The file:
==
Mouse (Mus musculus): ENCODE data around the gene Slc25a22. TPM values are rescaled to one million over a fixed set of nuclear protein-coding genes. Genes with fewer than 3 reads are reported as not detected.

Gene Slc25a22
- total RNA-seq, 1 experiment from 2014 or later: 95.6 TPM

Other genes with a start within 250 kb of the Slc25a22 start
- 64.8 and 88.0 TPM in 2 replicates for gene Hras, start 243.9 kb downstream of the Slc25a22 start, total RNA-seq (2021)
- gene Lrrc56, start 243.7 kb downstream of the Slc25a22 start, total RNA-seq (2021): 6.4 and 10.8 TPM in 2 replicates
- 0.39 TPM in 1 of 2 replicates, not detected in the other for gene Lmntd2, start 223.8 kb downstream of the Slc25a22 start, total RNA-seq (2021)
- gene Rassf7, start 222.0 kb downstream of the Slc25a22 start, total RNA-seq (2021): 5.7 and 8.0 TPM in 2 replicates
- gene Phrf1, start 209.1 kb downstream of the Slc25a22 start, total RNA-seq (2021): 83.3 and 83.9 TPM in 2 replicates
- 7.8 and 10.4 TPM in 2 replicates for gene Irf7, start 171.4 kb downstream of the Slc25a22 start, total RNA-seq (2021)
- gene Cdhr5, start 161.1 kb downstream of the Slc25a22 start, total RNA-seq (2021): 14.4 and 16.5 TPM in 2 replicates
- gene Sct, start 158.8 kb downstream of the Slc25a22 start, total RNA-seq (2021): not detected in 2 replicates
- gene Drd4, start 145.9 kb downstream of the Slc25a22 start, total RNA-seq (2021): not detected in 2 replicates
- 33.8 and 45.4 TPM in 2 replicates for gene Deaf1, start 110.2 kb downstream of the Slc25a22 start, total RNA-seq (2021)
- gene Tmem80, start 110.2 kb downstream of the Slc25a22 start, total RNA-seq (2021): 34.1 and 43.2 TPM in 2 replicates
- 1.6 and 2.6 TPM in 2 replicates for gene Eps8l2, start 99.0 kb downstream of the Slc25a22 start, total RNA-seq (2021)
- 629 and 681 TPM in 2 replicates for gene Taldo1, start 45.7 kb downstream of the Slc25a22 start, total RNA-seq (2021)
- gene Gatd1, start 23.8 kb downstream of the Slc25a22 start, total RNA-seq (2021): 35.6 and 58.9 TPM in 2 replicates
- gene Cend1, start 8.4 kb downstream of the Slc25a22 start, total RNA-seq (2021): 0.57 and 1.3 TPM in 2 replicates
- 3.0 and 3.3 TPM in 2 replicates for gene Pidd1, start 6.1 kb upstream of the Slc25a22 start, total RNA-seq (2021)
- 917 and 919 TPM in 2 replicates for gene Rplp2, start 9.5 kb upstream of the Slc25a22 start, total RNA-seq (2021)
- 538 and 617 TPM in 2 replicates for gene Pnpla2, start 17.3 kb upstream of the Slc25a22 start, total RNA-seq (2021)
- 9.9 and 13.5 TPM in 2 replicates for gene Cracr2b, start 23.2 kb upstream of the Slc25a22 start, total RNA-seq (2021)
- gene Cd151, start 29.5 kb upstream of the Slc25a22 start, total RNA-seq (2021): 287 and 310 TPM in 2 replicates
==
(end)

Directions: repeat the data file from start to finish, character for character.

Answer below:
Mouse (Mus musculus): ENCODE data around the gene Slc25a22. TPM values are rescaled to one million over a fixed set of nuclear protein-coding genes. Genes with fewer than 3 reads are reported as not detected.

Gene Slc25a22
- total RNA-seq, 1 experiment from 2014 or later: 95.6 TPM

Other genes with a start within 250 kb of the Slc25a22 start
- 64.8 and 88.0 TPM in 2 replicates for gene Hras, start 243.9 kb downstream of the Slc25a22 start, total RNA-seq (2021)
- gene Lrrc56, start 243.7 kb downstream of the Slc25a22 start, total RNA-seq (2021): 6.4 and 10.8 TPM in 2 replicates
- 0.39 TPM in 1 of 2 replicates, not detected in the other for gene Lmntd2, start 223.8 kb downstream of the Slc25a22 start, total RNA-seq (2021)
- gene Rassf7, start 222.0 kb downstream of the Slc25a22 start, total RNA-seq (2021): 5.7 and 8.0 TPM in 2 replicates
- gene Phrf1, start 209.1 kb downstream of the Slc25a22 start, total RNA-seq (2021): 83.3 and 83.9 TPM in 2 replicates
- 7.8 and 10.4 TPM in 2 replicates for gene Irf7, start 171.4 kb downstream of the Slc25a22 start, total RNA-seq (2021)
- gene Cdhr5, start 161.1 kb downstream of the Slc25a22 start, total RNA-seq (2021): 14.4 and 16.5 TPM in 2 replicates
- gene Sct, start 158.8 kb downstream of the Slc25a22 start, total RNA-seq (2021): not detected in 2 replicates
- gene Drd4, start 145.9 kb downstream of the Slc25a22 start, total RNA-seq (2021): not detected in 2 replicates
- 33.8 and 45.4 TPM in 2 replicates for gene Deaf1, start 110.2 kb downstream of the Slc25a22 start, total RNA-seq (2021)
- gene Tmem80, start 110.2 kb downstream of the Slc25a22 start, total RNA-seq (2021): 34.1 and 43.2 TPM in 2 replicates
- 1.6 and 2.6 TPM in 2 replicates for gene Eps8l2, start 99.0 kb downstream of the Slc25a22 start, total RNA-seq (2021)
- 629 and 681 TPM in 2 replicates for gene Taldo1, start 45.7 kb downstream of the Slc25a22 start, total RNA-seq (2021)
- gene Gatd1, start 23.8 kb downstream of the Slc25a22 start, total RNA-seq (2021): 35.6 and 58.9 TPM in 2 replicates
- gene Cend1, start 8.4 kb downstream of the Slc25a22 start, total RNA-seq (2021): 0.57 and 1.3 TPM in 2 replicates
- 3.0 and 3.3 TPM in 2 replicates for gene Pidd1, start 6.1 kb upstream of the Slc25a22 start, total RNA-seq (2021)
- 917 and 919 TPM in 2 replicates for gene Rplp2, start 9.5 kb upstream of the Slc25a22 start, total RNA-seq (2021)
- 538 and 617 TPM in 2 replicates for gene Pnpla2, start 17.3 kb upstream of the Slc25a22 start, total RNA-seq (2021)
- 9.9 and 13.5 TPM in 2 replicates for gene Cracr2b, start 23.2 kb upstream of the Slc25a22 start, total RNA-seq (2021)
- gene Cd151, start 29.5 kb upstream of the Slc25a22 start, total RNA-seq (2021): 287 and 310 TPM in 2 replicates